In the past four months, the Securities and Exchange Commission laid the groundwork for two major initiatives that give the masses a chance to play a larger role in the investing world.
But the initiatives fail to protect mom-and-pop investors from themselves in significant ways, according to investor advocates who closely track the issues.
This week, the commission unanimously approved a proposal that would allow fledgling businesses to raise small sums online from a large number of people. Through this “crowdfunding” method, entrepreneurs can raise up to $1 million a year from investors and give these people a stake in the company.
Anybody could invest. But investors would be limited in how much they chip in — anywhere from $2,000 to $100,000 annually, depending on their income and net worth. They can even invest their last $2,000. But the goal is to cap how much they can lose.
Here’s the catch: The firms are not required to verify the investors’ income or net worth.
Instead, the money will be raised through funding portals and other intermediaries that can simply rely on the information given to them by potential investors.
“The argument is that if [investors] lie, they’re not deserving of legal protection,” said Mercer Bullard, an associate professor at the University of Mississippi and founder of Fund Democracy, an investor advocacy group. “But people are going to be getting a hard sell, and they’ll be excited about the possibilities and might misrepresent their actual income or net worth.”
The funding portals do not have to accept a potential investor’s word if they have reason to question the information, said SEC spokesman John Nester. The portals are also required to educate investors and to reduce the risk of fraud.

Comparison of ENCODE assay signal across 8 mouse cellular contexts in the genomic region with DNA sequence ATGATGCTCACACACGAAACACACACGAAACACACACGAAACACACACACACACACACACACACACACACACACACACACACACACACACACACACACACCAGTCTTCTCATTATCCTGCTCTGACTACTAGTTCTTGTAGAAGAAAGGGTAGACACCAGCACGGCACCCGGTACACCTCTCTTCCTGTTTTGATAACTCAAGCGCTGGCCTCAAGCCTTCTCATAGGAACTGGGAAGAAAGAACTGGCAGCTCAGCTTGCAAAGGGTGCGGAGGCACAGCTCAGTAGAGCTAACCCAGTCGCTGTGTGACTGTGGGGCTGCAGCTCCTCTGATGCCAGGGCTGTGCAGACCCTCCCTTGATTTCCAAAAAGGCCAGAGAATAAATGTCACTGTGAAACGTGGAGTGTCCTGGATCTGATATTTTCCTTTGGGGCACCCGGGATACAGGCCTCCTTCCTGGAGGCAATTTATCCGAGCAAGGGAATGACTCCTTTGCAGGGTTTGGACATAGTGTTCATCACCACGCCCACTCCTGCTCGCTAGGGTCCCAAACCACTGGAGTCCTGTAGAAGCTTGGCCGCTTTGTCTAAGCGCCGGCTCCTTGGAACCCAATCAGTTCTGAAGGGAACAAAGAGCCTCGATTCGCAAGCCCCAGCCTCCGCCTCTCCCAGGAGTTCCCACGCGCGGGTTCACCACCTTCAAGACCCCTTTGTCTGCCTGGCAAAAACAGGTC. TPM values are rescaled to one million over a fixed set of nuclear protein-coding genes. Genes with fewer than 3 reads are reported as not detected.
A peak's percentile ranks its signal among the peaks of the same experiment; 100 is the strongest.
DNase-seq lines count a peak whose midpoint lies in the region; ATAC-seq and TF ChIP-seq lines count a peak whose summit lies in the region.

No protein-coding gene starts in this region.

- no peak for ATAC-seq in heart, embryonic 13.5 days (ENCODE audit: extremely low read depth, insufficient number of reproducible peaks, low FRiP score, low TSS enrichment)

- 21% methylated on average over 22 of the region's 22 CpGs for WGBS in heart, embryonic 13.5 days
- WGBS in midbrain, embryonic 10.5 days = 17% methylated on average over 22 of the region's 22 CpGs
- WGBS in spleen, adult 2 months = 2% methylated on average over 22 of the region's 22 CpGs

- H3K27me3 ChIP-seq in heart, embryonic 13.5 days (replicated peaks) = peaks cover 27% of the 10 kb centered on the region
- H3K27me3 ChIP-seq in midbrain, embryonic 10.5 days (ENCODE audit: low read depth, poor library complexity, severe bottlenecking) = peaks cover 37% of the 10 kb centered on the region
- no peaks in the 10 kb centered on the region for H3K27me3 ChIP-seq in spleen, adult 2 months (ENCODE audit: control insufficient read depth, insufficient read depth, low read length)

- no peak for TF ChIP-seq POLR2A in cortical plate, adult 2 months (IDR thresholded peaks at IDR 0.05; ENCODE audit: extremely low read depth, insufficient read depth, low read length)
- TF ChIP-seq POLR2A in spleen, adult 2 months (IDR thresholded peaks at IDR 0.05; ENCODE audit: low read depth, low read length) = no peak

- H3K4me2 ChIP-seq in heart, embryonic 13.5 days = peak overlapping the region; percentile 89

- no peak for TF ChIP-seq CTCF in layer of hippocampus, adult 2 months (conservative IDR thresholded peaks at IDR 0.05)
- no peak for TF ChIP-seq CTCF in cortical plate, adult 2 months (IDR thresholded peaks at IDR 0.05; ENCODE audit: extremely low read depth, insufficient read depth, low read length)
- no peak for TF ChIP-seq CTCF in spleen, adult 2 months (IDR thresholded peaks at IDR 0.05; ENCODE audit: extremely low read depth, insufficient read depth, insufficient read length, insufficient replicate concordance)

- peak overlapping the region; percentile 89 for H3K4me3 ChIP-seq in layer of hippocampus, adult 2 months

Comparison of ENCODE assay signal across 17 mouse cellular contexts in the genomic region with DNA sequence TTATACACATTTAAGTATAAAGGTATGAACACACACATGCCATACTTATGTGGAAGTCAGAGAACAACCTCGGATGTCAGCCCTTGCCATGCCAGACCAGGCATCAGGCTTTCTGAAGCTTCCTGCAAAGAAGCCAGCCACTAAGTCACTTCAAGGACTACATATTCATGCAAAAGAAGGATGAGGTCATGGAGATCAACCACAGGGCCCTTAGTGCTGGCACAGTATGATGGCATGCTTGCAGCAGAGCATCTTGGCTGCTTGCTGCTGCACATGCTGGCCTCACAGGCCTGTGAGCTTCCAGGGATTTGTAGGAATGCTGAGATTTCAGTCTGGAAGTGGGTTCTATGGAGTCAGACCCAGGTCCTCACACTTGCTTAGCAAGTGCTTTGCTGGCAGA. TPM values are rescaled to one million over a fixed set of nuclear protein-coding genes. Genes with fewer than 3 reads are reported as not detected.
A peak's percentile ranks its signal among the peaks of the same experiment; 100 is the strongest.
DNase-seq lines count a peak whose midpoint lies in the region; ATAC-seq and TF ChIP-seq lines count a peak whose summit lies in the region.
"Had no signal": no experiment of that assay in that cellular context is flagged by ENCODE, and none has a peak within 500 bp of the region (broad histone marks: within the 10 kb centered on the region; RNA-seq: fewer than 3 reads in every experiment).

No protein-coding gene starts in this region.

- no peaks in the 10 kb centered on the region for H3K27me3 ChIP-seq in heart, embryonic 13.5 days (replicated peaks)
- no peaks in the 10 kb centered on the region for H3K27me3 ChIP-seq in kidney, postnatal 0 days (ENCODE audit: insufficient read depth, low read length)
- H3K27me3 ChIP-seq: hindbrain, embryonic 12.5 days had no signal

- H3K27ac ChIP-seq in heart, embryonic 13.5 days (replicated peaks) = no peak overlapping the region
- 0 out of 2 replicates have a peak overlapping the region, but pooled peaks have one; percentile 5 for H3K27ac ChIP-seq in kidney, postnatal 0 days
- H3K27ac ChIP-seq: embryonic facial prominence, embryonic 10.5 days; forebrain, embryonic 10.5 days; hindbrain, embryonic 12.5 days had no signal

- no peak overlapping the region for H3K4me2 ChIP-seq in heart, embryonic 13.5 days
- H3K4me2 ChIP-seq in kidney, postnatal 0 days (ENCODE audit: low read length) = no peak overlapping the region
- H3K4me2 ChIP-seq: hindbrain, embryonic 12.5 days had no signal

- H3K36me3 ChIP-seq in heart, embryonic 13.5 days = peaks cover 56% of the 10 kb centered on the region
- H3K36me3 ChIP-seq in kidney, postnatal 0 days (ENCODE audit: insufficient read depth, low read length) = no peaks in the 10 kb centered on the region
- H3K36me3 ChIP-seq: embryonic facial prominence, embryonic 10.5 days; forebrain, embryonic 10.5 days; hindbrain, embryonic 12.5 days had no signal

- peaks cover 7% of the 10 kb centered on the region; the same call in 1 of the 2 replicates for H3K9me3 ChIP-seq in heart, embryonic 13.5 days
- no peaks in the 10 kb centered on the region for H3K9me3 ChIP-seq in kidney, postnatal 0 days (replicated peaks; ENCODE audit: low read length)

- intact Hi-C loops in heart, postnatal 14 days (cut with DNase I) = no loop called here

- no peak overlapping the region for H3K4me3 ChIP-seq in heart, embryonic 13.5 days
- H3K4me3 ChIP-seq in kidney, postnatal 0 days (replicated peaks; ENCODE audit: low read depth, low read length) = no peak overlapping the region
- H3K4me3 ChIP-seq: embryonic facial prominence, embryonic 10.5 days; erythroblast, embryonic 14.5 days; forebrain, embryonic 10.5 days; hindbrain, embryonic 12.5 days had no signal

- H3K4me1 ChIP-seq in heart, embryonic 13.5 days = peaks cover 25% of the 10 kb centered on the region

This type of crowdfunding was mandated by the Jumpstart Our Business Startups Act, a broad bipartisan measure enacted last year that aims to make it easier for companies to raise money and grow.
The SEC approved another initiative in July, also spurred by the Jobs Act, which allowed hedge funds and other private firms to raise money by advertising to the public for the first time in decades via e-mails, billboards or even Facebook.
Under that initiative, which took effect in September, firms can solicit whomever they want, although only “accredited investors” with a certain net worth or income can make a purchase.
But the SEC rules give the firms significant flexibility, saying only that they must take “reasonable steps” to verify that the investors are accredited.
That’s not what alarms investor advocates the most.
They’re more concerned that the thresholds that define who qualifies as an accredited investor are far too low. The thresholds haven’t been adjusted for inflation since 1982, and Congress has barred the SEC from making adjustments until July 2014, said Barbara Roper, a director at the Consumer Federation of America.
Anyone with a net worth of more than $1 million (with or without a spouse) or an income exceeding $200,000 (or $300,000 with a spouse) would qualify as accredited. A person’s primary residence is not part of the net-worth calculation because of a recent change in law.
The SEC is likely to revisit the definition come July 2014, an agency spokesman said.
But the agency could go either way, depending on what happens in the marketplace, said Daniel Gorfine, director of financial market policy at the Milken Institute.
“If they see lots of examples of fraud or boiler rooms pushing questionable offerings, the SEC might tighten the definition,” Gorfine said. “But if things go well, and it’s an orderly marketplace with credible players, there may be the opposite pressure.”